EU trade chief says Myanmar's poor human rights record could hinder trade pact with ASEAN
- From: "Chim" <ChimS1@xxxxxxx>
- Date: 15 May 2006 07:13:56 -0700
EU trade chief says Myanmar's poor human rights record could hinder
trade pact with ASEAN
By EILEEN NG
MANILA, Philippines (AP) - The European Union is keen to forge a
free-trade pact with Southeast Asia but Myanmar's poor human rights
record could be an obstacle, the EU trade chief said Monday.
Peter Mandelson, who is visiting the Philippines, said he would meet
trade ministers from the 10-member Association of Southeast Nations, or
ASEAN, on Tuesday to assess a feasibility study for an ASEAN-EU free
But he said the "lack of democracy and abuse of human rights" in
military-ruled Myanmar, which has come under international condemnation
for its refusal to speed up reforms, are stumbling blocks. However, he
pledged not to let talks be derailed because of one country.
"We need to find a way through these problems that enables us to
negotiate for the benefit of many, rather than to be held hostage by
one country. I will be discussing that in due course with my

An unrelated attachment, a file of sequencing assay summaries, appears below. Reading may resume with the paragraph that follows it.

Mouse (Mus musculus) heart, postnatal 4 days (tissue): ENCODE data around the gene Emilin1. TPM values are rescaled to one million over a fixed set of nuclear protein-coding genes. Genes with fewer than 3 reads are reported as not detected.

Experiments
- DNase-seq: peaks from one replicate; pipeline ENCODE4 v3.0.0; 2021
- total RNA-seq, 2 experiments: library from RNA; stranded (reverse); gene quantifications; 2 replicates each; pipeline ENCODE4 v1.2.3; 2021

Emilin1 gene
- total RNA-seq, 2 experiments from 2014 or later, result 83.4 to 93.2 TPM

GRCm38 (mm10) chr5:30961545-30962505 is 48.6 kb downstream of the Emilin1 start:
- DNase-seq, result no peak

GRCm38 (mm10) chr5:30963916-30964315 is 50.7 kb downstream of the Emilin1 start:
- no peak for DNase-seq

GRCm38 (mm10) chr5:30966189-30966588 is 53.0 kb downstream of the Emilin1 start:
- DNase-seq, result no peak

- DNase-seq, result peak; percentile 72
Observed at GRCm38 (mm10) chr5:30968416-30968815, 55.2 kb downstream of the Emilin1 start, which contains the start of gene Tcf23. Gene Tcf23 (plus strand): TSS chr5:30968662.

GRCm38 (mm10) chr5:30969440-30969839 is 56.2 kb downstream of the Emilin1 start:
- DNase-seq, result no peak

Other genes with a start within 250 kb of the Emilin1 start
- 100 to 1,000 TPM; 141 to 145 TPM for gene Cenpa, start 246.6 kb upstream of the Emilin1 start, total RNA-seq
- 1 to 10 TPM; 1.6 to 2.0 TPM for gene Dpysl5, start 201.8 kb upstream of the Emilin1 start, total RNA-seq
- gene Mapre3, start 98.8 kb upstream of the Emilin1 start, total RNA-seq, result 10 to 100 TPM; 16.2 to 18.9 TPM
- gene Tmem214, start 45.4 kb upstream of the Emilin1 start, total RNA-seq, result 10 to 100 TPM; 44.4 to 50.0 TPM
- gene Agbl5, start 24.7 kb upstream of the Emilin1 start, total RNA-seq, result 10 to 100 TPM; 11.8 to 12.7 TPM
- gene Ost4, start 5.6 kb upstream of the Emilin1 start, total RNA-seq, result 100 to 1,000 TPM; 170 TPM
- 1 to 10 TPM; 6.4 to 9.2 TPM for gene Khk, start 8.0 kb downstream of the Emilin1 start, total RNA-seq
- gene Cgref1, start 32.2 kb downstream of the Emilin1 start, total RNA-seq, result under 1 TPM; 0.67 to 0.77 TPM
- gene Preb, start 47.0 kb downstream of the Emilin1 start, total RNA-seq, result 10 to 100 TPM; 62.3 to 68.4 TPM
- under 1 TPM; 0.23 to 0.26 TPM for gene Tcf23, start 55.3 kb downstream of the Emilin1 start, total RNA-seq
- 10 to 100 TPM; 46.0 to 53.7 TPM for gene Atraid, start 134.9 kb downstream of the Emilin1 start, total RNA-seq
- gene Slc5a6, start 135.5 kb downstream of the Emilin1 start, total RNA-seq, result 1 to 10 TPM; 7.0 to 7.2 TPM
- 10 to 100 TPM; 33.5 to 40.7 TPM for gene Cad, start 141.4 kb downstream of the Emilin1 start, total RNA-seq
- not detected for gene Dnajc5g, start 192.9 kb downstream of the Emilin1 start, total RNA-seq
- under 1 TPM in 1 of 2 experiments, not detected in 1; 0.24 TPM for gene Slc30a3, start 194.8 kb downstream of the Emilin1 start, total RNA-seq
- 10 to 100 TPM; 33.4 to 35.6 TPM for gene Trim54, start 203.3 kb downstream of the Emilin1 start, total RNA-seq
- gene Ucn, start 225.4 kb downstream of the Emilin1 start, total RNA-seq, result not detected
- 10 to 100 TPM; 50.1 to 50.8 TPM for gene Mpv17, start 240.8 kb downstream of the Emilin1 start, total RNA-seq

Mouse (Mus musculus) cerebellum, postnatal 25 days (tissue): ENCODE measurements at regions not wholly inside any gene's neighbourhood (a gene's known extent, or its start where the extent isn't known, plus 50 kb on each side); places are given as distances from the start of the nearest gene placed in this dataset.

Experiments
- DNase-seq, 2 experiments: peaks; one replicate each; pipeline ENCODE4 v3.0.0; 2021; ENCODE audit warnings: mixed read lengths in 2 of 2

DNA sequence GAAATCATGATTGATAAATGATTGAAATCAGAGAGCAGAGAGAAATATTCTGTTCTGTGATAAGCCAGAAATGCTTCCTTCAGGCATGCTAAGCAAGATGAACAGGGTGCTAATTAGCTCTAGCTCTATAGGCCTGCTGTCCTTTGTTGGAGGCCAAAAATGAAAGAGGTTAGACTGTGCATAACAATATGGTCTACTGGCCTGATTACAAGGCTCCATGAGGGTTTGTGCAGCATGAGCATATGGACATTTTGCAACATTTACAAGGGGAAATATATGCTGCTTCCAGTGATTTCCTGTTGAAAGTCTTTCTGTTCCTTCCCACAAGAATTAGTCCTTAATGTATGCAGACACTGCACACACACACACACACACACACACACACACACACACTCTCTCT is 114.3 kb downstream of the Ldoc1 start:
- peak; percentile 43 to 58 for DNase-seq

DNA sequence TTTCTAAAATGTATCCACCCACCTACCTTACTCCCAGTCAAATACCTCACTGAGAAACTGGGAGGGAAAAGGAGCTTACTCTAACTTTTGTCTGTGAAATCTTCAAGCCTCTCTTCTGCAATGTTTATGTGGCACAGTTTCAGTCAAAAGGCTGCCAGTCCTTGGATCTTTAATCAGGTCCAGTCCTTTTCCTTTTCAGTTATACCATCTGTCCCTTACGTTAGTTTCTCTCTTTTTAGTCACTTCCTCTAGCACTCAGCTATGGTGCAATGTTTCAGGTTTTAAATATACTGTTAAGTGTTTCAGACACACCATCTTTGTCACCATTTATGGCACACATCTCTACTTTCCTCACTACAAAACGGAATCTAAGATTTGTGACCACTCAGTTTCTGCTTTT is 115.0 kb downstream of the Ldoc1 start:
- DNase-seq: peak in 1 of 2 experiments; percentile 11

counterparts in ASEAN," he told reporters.
"I don't want to see the people in Southeast Asia on a whole held back
and unable to tackle the urgent challenge of poverty because of
Myanmar's refusal to change for the better."
Wrangling over Myanmar has held back previous attempts to launch free
trade negotiations between the two groups. The 25-nation EU wants ASEAN
to take tougher action to push Myanmar's military junta to reform.
ASEAN, which has a policy of not interfering in each other's domestic
affairs, pledges to prod Myanmar to speed up democratic reforms and
free all political prisoners, including Nobel Peace laureate Aung San
Suu Kyi. But the bloc says it cannot force Myanmar to introduce
democracy if the country refuses to change.
Myanmar has been under military rule since 1962, and the current group
of generals took power in 1988. Suu Kyi, who has spent nearly 10 of the
last 16 years under house arrest, is one of hundreds of political
The EU is one of ASEAN's top trading partners, with bilateral trade
totaling around US$110 billion (92 billion) each year. Mandelson said
he was keen to push through a free trade pact with ASEAN to help
European businesses tap potentials in the region's 530 million people.
"I want to persuade European business to look beyond China to the wider
opportunities of Asia and importantly to bring a new focus to our trade
relations with ASEAN countries," he said.
"At the moment, European horizons are too short... too many business
people in Europe don't know the world in Asia beyond China."
A free trade pact will also benefit ASEAN by opening up market access
to the EU, which is the world's largest market, and bring in more
investment and job creation in the region, he added.
ASEAN groups Malaysia, Singapore, Thailand, Indonesia, the Philippines,
Myanmar, Vietnam, Laos, Cambodia, Vietnam and Brunei.
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